6. *The Gemara (33b) states that although the Torah says “arvei nachal,” meaning branches of a willow that grows by a river, Chazal explained that the pasuk also allows an aravah that did not grow near a river. Rashi (s.v. Arvei) writes that while an aravah that grew by the water is preferable, one nonetheless fulfills his obligation with an aravah that grew elsewhere. Rav Hershel Schachter (“The Halachos of the Daled Minim,” min 50) explained that having aravot that grew by a river is a hidur since it also fulfills the simple interpretation of the pasuk (a similar idea is expressed in the Ritva Yevamot 103b). Tosfot (34a s.v. Verabbanan) suggests that this Gemara follows Rabbi Akiva's opinion and the halacha does not follow Rabbi Akiva. Therefore, Tosfot recommends using aravot only if they grew by a river.
    • The Rosh (3:13) writes that it seems that the Rif agrees with Tosfot, as he does not quote the Gemara on 33b. Nonetheless, the Rosh records that the minhag was to use aravot even if they did not grow by a river. To defend the minhag, the Rosh rejects the view of Tosfot, and instead argues that the Gemara was agreed upon by all opinions. The Tur (647) writes that although most authorities maintain that having an aravah that grew by the water is preferable, the Rosh and Rambam (7:3) seem to hold that aravah wherever it grew is totally acceptable.
    • Shulchan Aruch (647:1) quotes the language of the Rambam in ruling that all aravot are acceptable for use. Even though the Beit Yosef (647:2) quotes Rav Eliyahu Mizrachi’s view that the Rambam agrees with Rashi that it is preferable to use an aravah that grew by a river, the Beit Yosef himself disagrees with this interpretation. Furthermore, the Taz (647:2) goes so far as to suggest that it is better to take an aravah that did not grow by the water so as to show that we accept Chazal’s interpretation of the pasuk. Mishna Brurah (647:3) concludes that some say it is preferable to use aravot that grew by water. Kitzur Shulchan Aruch (136:5) and Kaf Hachaim (647:6) agree.
  7. Sh"t Har Tzvi YD 181 writes that the Eucalyptus is not the correct species of aravah because it has a nice smell and usually doesn't grow by the water. Chazon Ovadya (p. 317) quotes this.
  8. The Mishna (33b) writes that a dry aravah is disqualified, while a withered one is valid. The Rif (16a), Rambam (8:1), and Rosh (3:13) all codify this Mishna as halacha. To clarify the boundary described by the Mishna, Rambam explains that an aravah is valid as long as it is not completely dry. Tur and Shulchan Aruch (647:2) codify this as the halacha. Mishna Brurah (647:7) and Chazon Ovadia (p. 317) clarify that an aravah is disqualified once a majority of its leaves have become dried out.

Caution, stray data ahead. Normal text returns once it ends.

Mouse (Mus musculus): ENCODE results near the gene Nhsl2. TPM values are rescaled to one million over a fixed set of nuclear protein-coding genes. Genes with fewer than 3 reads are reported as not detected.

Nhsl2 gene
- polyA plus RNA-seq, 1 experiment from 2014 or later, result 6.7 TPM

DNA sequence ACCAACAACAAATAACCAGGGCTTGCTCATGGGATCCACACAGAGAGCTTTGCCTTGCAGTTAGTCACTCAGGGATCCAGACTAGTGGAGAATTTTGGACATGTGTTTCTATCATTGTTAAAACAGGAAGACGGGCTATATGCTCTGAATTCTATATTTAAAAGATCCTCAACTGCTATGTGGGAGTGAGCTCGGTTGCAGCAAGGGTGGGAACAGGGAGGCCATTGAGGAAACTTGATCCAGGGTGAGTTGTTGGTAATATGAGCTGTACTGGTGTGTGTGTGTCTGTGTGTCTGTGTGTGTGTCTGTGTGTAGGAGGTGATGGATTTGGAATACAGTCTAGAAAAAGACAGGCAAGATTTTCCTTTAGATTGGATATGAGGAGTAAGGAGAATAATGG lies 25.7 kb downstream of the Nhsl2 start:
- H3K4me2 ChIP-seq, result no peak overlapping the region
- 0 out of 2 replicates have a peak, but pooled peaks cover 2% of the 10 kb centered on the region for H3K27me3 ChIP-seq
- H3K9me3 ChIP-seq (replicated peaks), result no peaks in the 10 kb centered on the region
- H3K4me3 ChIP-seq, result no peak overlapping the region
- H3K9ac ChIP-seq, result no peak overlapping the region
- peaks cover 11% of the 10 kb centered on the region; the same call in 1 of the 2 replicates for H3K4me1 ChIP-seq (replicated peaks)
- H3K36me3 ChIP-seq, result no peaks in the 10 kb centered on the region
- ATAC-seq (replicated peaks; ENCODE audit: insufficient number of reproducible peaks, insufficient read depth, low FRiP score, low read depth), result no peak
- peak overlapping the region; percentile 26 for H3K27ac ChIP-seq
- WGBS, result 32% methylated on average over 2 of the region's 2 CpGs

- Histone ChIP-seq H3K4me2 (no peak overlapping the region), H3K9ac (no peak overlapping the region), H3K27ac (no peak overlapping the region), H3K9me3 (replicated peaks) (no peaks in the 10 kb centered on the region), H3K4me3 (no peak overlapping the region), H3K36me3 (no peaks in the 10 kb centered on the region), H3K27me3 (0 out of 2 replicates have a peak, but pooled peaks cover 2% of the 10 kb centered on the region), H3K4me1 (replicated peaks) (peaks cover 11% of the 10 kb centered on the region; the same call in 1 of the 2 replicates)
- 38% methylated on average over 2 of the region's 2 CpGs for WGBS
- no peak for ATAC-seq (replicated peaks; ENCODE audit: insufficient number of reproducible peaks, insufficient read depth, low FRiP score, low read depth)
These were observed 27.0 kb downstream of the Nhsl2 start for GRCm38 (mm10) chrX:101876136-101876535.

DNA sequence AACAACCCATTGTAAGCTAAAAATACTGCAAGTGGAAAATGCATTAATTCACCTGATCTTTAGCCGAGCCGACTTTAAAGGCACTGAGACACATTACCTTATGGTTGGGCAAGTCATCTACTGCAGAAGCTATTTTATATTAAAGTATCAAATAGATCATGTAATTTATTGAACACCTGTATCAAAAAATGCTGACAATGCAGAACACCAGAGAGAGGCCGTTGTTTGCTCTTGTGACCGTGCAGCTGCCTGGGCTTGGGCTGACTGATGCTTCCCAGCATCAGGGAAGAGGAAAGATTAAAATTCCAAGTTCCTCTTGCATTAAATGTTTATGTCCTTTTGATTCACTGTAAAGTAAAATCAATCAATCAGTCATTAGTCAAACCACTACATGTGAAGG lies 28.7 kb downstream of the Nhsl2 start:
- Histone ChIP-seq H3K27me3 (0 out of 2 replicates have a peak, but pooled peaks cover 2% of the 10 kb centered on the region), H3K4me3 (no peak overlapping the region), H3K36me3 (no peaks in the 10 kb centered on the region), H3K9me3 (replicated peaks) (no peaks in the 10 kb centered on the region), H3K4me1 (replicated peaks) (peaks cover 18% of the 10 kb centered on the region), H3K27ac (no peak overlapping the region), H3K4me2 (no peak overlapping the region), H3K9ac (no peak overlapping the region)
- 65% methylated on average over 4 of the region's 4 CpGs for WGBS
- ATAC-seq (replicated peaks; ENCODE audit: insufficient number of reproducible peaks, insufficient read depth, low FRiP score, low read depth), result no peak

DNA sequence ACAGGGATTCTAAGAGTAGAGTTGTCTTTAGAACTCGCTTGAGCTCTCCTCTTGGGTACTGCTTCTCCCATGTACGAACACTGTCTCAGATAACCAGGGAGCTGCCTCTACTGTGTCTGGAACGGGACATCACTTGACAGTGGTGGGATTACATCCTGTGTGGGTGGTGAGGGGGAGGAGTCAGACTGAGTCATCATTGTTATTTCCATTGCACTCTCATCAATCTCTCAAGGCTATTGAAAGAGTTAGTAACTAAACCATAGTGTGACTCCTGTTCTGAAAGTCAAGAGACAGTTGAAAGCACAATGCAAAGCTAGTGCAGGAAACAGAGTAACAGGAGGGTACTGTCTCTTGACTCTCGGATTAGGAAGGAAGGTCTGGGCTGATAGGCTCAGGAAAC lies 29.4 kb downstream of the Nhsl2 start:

• What is considered dried to be invalid? The Raavad in Tamim Deyim siman 232 (also in Raavad on Sukkah 34b) writes explicitly that the measure of what is considered dry for Etrog and Lulav doesn't apply to Hadas and Aravot since they dry out more quickly. He writes that if the leaves crumble when touched with one's fingernail they are certainly considered dry and invalid. However, he says that even if the leaves are so dry that they paled and aren't green at all they are invalid. The language clearly implies that it is only invalid if the leaves turn white. Rosh Sukkah 3:1 agrees. Ritva sukkah 29b and Tur 645 quote the Raavad with respect to lulav. The Bikkurei Yakov 647:6 quotes the Raavad. Shulchan Aruch Harav 647:6, Mishna Brurah (Shaar Hatziyun 647:6), Aruch Hashulchan 647:8, and Chazon Ovadia p. 317 agree that it is only invalid if the leaves turn white. (See Mishna Brurah who only quotes the phrase that the leaves need to lose their green color to be invalid.)
  9. The Mishna (33b) states that if a minority of an aravah’s leaves fall off, it remains valid. The Rosh (3:13) infers that if a majority of the leaves fall off, the aravah will be invalid. The Tur (647:1), however, cites the Baal HaItur as saying that as long as one leaf remains attached, the aravah is still usable. Shulchan Aruch (647:2) rules in accordance with the Rosh. Mishna Brurah (647:9) clarifies that this will only invalidate the aravah if a majority of the leaves within the minimum 3 Tefachim fall off. Chazon Ovadia (p. 318) writes that there is no difference between the leaves falling off on their own and someone pulling them off.
  10. Chazon Ovadia (Sukkot p. 324)